On Tuesday I said I don’t like investing in early stage biotech.
I don’t like investing in early stage biotech for the same reason that Obama’s healthcare plan is looking dodgy… and for the same reason that used car dealers have a bad rep… and for the same reason equity crowdfunding is a waste of money.
The first person to figure this out was a 16th century banker called Thomas Gresham. He was an advisor to Queen Elizabeth I, who wanted to know why credit was collapsing in England.
Queen Elizabeth’s father, Henry VIII, had replaced 40% of the silver in the coins with cheaper metals in order to save money. Soon enough the people realised what was going on, and started to hoard the old silver currency. Eventually nothing but the bad currency was left in circulation, which shrunk the money supply and led to the collapse in credit in the economy.
Gresham advised Elizabeth “that good and bad coin cannot circulate together.” Later on, a 19th century economist re-stated this as Gresham’s law: the bad money drives out the good.
If you’re looking for it, you’ll see variants of Gresham’s Law all over the place. I’ll show you how it applies to biotech investing in a moment. But first I want to talk about the market for used cars. That’s another famous version of it.
The Fed Chairwoman Janet Yellen’s husband, George Akerlof, won a Nobel Prize in economics for this one. He said that the market for used cars is all messed up. Because one side of the deal (ie the car dealer) knows more than the other side of the deal (ie the car buyer), the market won’t work properly. Since the buyer doesn’t know whether the car is reliable or not, he has to assume it isn’t. The end result is that only unreliable cars end up getting sold. The bad money drives out the good.
In Washington, policy nerds are starting to worry about Obama’s healthcare plan – Obamacare. The problem is that the big insurers are pulling out, which is leading to higher premiums. Higher premiums are discouraging healthy people from taking out health insurance. That means only those who really need insurance take out a policy. That pushes premiums up even higher. Again, the bad money drives out the good.
Equity crowdfunding is a bit like investing in shares. It’s where ordinary people buy equity in promising young businesses. But unlike in the stock markets, where companies are forced to disclose detailed financial information four times a year, equity crowdfunding companies don’t have to share any information with investors. Like with used cars, investors can’t tell which companies are good and which are bad. According to the FCA, the net result is that:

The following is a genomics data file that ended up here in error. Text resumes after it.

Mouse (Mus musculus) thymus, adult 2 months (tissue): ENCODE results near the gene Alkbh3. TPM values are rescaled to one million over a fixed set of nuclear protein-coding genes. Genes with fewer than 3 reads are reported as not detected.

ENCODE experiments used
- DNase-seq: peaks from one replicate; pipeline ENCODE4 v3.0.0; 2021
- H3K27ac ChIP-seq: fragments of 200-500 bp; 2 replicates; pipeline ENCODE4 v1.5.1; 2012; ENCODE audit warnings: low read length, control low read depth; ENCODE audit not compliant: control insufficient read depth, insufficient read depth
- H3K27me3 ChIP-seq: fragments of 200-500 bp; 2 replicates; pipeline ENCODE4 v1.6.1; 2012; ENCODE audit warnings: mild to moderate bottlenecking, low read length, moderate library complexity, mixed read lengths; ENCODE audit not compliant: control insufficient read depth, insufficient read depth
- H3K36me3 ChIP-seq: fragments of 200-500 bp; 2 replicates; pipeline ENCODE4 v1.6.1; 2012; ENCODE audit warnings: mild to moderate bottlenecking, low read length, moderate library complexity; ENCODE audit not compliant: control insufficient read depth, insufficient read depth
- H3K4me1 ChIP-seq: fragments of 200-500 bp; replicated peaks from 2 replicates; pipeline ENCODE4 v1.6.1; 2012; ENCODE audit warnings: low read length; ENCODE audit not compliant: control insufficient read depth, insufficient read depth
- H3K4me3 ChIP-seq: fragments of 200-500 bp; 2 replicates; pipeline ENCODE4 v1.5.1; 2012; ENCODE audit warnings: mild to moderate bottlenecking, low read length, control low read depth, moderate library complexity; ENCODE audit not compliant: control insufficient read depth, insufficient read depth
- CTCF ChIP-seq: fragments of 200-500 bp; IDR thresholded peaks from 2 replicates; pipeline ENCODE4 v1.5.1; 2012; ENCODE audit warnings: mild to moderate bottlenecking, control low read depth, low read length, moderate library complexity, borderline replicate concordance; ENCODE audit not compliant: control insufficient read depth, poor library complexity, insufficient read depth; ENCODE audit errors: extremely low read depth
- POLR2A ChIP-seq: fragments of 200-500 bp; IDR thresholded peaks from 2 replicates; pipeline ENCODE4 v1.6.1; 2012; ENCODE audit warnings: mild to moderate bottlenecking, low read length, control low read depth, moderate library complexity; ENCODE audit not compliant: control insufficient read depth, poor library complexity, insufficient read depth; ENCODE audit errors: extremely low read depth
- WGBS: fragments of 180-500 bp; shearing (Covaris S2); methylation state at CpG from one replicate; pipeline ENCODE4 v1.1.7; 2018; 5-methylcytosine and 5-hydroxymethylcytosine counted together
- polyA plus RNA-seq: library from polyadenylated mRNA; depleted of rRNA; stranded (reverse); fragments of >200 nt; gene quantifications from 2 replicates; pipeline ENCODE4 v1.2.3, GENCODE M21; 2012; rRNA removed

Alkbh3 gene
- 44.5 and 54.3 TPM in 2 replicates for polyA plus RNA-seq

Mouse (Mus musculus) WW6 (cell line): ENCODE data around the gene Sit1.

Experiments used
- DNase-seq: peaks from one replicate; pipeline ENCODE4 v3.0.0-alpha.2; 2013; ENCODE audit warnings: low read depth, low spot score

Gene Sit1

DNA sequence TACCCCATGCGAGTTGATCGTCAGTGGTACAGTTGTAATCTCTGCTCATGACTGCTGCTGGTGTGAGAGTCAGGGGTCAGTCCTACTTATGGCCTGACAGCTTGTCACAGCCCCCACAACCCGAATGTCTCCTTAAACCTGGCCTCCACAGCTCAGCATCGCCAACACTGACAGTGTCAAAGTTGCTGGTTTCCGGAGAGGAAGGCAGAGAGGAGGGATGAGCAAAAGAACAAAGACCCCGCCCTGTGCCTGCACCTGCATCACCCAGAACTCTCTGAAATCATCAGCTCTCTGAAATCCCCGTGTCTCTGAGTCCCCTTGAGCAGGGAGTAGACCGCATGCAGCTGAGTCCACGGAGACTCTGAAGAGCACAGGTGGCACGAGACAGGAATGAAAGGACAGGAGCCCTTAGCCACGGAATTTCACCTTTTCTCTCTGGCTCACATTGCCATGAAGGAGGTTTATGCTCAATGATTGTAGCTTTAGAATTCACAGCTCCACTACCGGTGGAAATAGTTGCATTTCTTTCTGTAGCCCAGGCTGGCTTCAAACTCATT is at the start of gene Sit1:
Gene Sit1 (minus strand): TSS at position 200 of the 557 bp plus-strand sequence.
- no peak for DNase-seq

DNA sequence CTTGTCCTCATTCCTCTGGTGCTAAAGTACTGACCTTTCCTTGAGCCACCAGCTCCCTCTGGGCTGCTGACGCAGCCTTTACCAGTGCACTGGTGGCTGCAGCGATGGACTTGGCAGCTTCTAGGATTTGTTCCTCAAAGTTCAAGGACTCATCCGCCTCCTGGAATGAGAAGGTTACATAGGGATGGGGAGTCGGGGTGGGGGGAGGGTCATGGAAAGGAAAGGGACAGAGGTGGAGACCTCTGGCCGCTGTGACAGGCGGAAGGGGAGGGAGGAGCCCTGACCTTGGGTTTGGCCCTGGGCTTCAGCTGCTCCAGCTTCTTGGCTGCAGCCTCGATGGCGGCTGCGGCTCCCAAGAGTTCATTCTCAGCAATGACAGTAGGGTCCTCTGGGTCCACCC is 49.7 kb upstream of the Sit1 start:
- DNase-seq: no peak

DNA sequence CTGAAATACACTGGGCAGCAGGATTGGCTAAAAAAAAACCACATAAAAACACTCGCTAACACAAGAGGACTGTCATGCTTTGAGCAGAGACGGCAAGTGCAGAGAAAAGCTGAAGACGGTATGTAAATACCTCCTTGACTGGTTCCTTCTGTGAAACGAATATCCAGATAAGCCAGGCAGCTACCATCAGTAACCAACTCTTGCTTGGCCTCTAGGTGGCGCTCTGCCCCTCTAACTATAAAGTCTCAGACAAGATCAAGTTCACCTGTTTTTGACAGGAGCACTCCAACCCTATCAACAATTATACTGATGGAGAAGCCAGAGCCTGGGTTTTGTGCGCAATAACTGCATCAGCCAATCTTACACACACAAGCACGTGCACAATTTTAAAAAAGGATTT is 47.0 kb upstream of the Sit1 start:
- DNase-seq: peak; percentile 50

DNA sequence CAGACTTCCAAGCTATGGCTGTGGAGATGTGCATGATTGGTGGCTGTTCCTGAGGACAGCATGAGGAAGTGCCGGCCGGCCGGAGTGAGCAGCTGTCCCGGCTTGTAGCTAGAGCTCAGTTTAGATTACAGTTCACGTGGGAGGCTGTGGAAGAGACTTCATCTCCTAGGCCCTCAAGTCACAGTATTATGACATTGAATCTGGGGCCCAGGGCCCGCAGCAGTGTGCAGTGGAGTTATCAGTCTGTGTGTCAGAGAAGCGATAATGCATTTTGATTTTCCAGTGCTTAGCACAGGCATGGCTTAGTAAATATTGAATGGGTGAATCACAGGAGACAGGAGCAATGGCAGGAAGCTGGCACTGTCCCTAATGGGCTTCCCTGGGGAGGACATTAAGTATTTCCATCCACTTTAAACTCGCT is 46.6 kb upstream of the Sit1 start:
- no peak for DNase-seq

“It is very likely that you will lose all your money. Most investments are in shares or debt securities in start-up companies and will result in a 100% loss of capital as most start-up businesses fail.”
The bad money drives out the good.
How to spring the trap
And that brings me to early-stage biotech investing. There are lots of biotech companies which aren’t yet making any sales, let alone profits, let alone dividends. They’re working on new cures. And they’re waiting for the big payday, when their drug gets approved by the FDA or they get bought by a bigger pharma company.
Lots of great companies and important drugs have started out that way. But on the whole, I’m very wary of investing in these sorts of businesses. It goes back to the problem of the used cars, or personal health insurance. Biotech is very difficult for ordinary investors to understand deeply. The companies know a lot more than the investors. And where you have this type of mismatch in information, trouble usually follows. The worry is that, in early stage biotech, the bad money will drive out the good. That the best biotech startups will use a different model to fund themselves. Leaving investors with the dross.
Tom Bulford’s thought about this problem. He’s figured out a smarter way to invest in biotech, and his subscribers are thanking him for it.
That’s it from me. Have a great weekend all!
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